Lake Tahoe for Valentine’s Day, or, anytime; take the sunglasses and binoculars!

The Tower of Nations, at entrance into Squaw Valley, is testimony to the 30+ nations that took part in the 1960 Winter Olympics.

Emerald Bay on a hazy Tahoe winter day is perhaps the most photographed location around the stunning lake!

Several friends, and my wife, upon reading my recent Record feature and blog about romantic Valentine’s Day destinations in northern California, all noted “you omitted Lake Tahoe?”.  OK, perhaps a big oversight.  Revisiting my list of destinations within a few hours of the Central Valley, let’s include that lovely destination.

Six weeks into winter…Lake Tahoe and the surrounding Sierra have almost no snow.  The ski areas are surviving primarily on man-made snow on selected runs, and motels, hotels and restaurants are running at reduced capacity.  With little snow in the forecast, and days reaching into spring-time 65 degree temps, it’s a great place for a one-day or weekend Valentine’s Day road trip!   Take your hiking shoes, sunglasses and bikes!

For the most scenic drive (admitting in advance we like Tahoe’s  north shore), from Sacramento, go east on US Highway 50 into South Lake Tahoe, then go  north on Highway 89, trekking up the magnificent lake’s west shore.  A fun and romantic place for libation on the way is Camp Richardson’s The Beacon Restaurant for lunch, always a fine lake-front restaurant with views of the almost snowless Sierra across the lake.

And, make time to stop above Emerald Bay and take in the view that has been the subject of a billion photos over the years!  You will find gorgeous views all along the lake’s western and northern shore; stop and enjoy the scenery with your sweetheart!

A bit further north, consider a detour off Hwy. 89 into Granlibakken Resort, Tahoe’s oldest ski and tubing area since 1922.  With only a small ski and tubing hill, it offers historic lodging and another good place for lunch.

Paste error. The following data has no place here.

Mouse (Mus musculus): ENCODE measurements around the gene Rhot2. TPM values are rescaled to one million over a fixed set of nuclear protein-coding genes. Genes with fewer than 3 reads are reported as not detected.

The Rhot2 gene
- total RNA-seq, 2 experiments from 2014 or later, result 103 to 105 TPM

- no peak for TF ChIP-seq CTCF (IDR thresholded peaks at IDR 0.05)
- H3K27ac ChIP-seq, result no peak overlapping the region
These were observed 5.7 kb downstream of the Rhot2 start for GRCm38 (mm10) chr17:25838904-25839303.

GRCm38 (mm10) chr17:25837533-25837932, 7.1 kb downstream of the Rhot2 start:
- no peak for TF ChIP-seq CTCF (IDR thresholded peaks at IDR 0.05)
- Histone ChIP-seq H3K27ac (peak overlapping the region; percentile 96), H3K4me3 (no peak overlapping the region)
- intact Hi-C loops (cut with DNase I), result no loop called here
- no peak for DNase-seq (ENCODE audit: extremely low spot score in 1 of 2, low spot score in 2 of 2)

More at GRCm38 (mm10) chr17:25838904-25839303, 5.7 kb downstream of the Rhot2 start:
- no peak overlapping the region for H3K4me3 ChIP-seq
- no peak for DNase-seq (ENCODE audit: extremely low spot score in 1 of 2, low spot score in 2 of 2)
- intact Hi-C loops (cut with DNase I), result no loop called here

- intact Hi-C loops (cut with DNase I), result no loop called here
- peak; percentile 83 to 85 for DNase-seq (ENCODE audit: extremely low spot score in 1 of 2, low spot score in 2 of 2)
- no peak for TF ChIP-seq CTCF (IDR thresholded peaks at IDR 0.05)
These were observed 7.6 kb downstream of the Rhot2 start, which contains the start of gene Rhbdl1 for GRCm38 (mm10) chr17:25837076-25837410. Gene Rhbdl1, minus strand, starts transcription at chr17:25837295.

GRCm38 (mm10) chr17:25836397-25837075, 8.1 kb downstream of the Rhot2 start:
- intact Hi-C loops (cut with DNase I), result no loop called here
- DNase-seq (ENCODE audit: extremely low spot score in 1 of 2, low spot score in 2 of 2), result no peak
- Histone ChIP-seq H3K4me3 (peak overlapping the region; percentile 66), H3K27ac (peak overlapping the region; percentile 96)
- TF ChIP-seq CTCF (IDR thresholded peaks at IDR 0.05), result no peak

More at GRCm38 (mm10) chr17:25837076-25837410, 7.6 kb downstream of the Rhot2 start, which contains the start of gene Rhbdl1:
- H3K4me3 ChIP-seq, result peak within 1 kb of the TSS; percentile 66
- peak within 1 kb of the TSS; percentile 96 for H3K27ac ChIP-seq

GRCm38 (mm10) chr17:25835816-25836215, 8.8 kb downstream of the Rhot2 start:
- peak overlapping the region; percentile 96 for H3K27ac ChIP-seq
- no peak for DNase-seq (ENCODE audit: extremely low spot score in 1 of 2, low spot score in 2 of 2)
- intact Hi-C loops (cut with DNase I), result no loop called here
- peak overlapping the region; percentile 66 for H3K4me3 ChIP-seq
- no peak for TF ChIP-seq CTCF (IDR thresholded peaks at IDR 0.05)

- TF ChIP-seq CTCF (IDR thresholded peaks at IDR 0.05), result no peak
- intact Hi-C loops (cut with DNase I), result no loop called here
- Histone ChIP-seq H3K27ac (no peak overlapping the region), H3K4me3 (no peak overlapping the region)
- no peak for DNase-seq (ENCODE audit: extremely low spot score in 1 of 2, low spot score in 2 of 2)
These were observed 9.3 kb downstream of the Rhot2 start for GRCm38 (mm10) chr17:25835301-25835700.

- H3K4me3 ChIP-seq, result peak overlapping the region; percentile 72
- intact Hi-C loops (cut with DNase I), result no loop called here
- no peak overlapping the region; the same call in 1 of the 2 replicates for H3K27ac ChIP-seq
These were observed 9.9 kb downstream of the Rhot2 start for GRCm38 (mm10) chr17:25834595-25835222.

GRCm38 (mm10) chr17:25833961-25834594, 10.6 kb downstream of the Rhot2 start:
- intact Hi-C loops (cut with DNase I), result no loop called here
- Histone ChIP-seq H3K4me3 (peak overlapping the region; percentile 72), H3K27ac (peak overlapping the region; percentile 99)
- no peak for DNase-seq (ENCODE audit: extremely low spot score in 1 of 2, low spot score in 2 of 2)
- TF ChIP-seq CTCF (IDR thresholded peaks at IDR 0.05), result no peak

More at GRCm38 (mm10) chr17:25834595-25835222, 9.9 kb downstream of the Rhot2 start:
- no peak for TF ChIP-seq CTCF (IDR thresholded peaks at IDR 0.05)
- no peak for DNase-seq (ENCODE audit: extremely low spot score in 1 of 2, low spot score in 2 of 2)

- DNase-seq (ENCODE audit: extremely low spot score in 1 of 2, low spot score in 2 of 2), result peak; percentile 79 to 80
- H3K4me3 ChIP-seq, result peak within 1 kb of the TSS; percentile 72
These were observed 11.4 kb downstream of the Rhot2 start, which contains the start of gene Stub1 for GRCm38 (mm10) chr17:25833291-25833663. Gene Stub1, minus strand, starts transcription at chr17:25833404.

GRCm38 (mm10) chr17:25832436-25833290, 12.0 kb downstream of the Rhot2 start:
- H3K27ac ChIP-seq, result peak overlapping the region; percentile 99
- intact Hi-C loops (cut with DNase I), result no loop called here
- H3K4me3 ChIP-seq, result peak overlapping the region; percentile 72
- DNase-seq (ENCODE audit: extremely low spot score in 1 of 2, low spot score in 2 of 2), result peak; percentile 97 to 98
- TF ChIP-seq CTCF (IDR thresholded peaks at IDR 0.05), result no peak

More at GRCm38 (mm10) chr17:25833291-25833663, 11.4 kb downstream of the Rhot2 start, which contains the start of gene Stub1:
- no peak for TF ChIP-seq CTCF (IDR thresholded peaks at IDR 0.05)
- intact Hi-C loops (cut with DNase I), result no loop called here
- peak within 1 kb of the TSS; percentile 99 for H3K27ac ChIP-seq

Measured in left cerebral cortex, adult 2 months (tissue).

Our favorite destination is the Tahoe City area and the stretch further northeast to King’s Beach.  In and around Tahoe City, and at Squaw Valley, you can discover ghosts  of the 1960 Winter Olympics, which took place on the lake’s western shores (for cross-country and biathlon events) and at Squaw Valley for the balance.  That stretch of lake shore also offers multiple lodging choices, from vintage motels, bed and breakfasts to upscale hotels.

Favorite places to dine, particularly for Valentine’s Day: Plump Jack at Squaw Valley, River Ranch Lodge and Restaurant on the Truckee River at entrance into Alpine Meadows Road and Gar Woods on the lake at Carnelian Bay.  For perhaps the finest breakfast on the north shore in a rustic setting, try Rosie’s at Tahoe City; get a table near the fireplace and order a Bloody Mary!

Hence, if you’re seeking a weekend, romantic getaway, consider North Tahoe (or the Russian River/N. CA coast, Gold Country like Murphys or Sutter Creek, or Old Sacramento, all profiled in my previous post) – but,  book soon, lest all the good lodging and restaurant options are sold-out!

How to get there: From Stockton: go north on I-5 to Sacramento, then east on Highway 50 to South Lake Tahoe, take Hwy. 89 north to Tahoe City; it’s about a three hour drive.

What to take: Binoculars, camera, good walking shoes and snacks for the trip. Bikes if you are a cyclist; for all these old towns are bike-friendly!
For more information:  Tahoe City Visitor Information Center, 100 North Lake Blvd, next to the Fanny Bridge at the Wye in Tahoe City, CA 96145; (530) 581-6900; www.GoTahoeNorth.com

For additional travel destination inspiration, see my blog: http://blogs.esanjoaquin.com/valleytravel; to contact me, tviall@msn.com.

Happy travels in the West!

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